Peatlands and the carbon cycle: from local processes to global implications – a synthesis
- 1Nature Conservation and Plant Ecology Group, Wageningen University, Wageningen, The Netherlands
- 2Limnological Research Station and Department of Hydrology, University of Bayreuth, 95440 Bayreuth, Germany
- 3Global Carbon Project, CSIRO Marine and Atmospheric Research, GPO Box 3023, Canberra, ACT 2601, Australia
- 4School of Biological Sciences, Bangor University, Wales, LL57 2UW, UK
- 5School of Geography, University of Leeds, Leeds, LS2 9JT, UK
- 6Department of Geography, McGill University, 805, Sherbrooke Street West, Montréal, Québec, H3A 2K6, Canada
- 7Department of Plant Ecology, Evolutionary Biology Centre, Uppsala University, Villavägen 14, 752 36 Uppsala, Sweden
Abstract. Peatlands cover only 3% of the Earth's land surface but boreal and subarctic peatlands store about 15–30% of the world's soil carbon (C) as peat. Despite their potential for large positive feedbacks to the climate system through sequestration and emission of greenhouse gases, peatlands are not explicitly included in global climate models and therefore in predictions of future climate change. In April 2007 a symposium was held in Wageningen, the Netherlands, to advance our understanding of peatland C cycling. This paper synthesizes the main findings of the symposium, focusing on (i) small-scale processes, (ii) C fluxes at the landscape scale, and (iii) peatlands in the context of climate change.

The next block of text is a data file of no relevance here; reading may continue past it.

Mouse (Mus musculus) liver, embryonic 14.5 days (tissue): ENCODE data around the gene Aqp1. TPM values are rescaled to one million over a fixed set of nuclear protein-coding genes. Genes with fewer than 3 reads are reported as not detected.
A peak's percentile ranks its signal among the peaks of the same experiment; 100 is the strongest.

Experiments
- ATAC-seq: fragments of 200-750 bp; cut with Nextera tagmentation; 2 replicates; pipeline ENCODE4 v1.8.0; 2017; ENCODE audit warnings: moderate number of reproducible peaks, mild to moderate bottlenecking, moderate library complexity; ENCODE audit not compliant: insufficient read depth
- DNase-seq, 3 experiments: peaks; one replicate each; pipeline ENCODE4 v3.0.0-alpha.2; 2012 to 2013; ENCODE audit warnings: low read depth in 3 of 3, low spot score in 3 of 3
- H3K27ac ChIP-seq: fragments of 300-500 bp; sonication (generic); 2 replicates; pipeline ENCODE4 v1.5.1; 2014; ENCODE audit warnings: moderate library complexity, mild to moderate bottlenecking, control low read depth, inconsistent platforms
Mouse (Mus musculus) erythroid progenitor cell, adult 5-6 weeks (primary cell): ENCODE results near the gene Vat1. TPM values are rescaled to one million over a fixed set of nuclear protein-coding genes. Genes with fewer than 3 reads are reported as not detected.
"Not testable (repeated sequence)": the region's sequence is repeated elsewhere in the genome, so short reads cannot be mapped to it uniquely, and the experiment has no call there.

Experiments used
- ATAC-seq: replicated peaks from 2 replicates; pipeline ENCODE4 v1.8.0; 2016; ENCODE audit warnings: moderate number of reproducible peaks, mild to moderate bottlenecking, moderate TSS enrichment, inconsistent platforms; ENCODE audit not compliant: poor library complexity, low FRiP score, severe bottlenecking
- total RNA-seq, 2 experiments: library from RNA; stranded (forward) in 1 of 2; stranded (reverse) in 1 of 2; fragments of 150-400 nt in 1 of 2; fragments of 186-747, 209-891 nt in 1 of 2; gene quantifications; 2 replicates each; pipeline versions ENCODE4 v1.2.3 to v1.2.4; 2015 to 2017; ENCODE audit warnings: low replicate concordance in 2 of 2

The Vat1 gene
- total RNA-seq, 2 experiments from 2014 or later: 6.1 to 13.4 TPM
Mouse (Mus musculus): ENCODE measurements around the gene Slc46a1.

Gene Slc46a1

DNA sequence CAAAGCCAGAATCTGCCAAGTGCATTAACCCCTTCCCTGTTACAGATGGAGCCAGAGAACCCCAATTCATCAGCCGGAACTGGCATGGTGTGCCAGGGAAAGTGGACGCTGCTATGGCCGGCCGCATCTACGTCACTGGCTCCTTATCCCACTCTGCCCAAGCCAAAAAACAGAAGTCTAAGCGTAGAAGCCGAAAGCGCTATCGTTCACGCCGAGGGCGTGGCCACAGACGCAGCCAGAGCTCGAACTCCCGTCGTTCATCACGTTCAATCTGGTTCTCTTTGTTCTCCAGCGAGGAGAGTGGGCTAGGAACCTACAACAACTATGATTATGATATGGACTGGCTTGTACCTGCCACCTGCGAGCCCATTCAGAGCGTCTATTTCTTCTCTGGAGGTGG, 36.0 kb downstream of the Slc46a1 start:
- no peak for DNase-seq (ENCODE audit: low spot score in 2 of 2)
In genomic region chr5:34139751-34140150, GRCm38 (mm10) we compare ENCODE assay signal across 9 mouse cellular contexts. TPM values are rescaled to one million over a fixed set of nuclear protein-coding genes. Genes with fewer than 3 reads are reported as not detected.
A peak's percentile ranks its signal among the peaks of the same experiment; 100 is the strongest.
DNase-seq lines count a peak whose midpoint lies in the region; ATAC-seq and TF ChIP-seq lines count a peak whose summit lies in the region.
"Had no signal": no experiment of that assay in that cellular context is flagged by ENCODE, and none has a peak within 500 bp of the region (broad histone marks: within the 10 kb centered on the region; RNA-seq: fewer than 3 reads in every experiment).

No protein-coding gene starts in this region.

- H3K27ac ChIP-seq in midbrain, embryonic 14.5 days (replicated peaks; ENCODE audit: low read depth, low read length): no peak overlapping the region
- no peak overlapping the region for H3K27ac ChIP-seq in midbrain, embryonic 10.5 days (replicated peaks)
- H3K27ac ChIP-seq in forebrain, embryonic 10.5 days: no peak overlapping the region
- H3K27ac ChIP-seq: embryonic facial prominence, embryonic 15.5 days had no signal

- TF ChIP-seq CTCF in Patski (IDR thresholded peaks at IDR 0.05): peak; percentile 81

The main drivers controlling C fluxes are largely scale dependent and most are related to some aspects of hydrology. Despite high spatial and annual variability in Net Ecosystem Exchange (NEE), the differences in cumulative annual NEE are more a function of broad scale geographic location and physical setting than internal factors, suggesting the existence of strong feedbacks. In contrast, trace gas emissions seem mainly controlled by local factors.
Key uncertainties remain concerning the existence of perturbation thresholds, the relative strengths of the CO2 and CH4 feedback, the links among peatland surface climate, hydrology, ecosystem structure and function, and trace gas biogeochemistry as well as the similarity of process rates across peatland types and climatic zones. Progress on these research areas can only be realized by stronger co-operation between disciplines that address different spatial and temporal scales.